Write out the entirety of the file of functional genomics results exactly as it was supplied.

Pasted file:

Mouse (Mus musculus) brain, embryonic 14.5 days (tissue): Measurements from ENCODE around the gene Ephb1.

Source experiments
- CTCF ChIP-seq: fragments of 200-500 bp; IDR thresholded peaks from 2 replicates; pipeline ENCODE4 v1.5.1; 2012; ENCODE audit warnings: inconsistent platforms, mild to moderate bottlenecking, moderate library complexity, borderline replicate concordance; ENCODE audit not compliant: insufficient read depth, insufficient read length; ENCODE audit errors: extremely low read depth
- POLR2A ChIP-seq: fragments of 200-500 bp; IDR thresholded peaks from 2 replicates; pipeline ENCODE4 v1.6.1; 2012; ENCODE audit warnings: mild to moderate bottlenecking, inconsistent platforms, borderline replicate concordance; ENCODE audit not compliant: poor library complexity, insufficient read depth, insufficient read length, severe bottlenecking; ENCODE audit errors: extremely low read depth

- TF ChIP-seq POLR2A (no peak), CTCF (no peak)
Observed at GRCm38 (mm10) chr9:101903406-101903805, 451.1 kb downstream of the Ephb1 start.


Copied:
Mouse (Mus musculus) brain, embryonic 14.5 days (tissue): Measurements from ENCODE around the gene Ephb1.

Source experiments
- CTCF ChIP-seq: fragments of 200-500 bp; IDR thresholded peaks from 2 replicates; pipeline ENCODE4 v1.5.1; 2012; ENCODE audit warnings: inconsistent platforms, mild to moderate bottlenecking, moderate library complexity, borderline replicate concordance; ENCODE audit not compliant: insufficient read depth, insufficient read length; ENCODE audit errors: extremely low read depth
- POLR2A ChIP-seq: fragments of 200-500 bp; IDR thresholded peaks from 2 replicates; pipeline ENCODE4 v1.6.1; 2012; ENCODE audit warnings: mild to moderate bottlenecking, inconsistent platforms, borderline replicate concordance; ENCODE audit not compliant: poor library complexity, insufficient read depth, insufficient read length, severe bottlenecking; ENCODE audit errors: extremely low read depth

- TF ChIP-seq POLR2A (no peak), CTCF (no peak)
Observed at GRCm38 (mm10) chr9:101903406-101903805, 451.1 kb downstream of the Ephb1 start.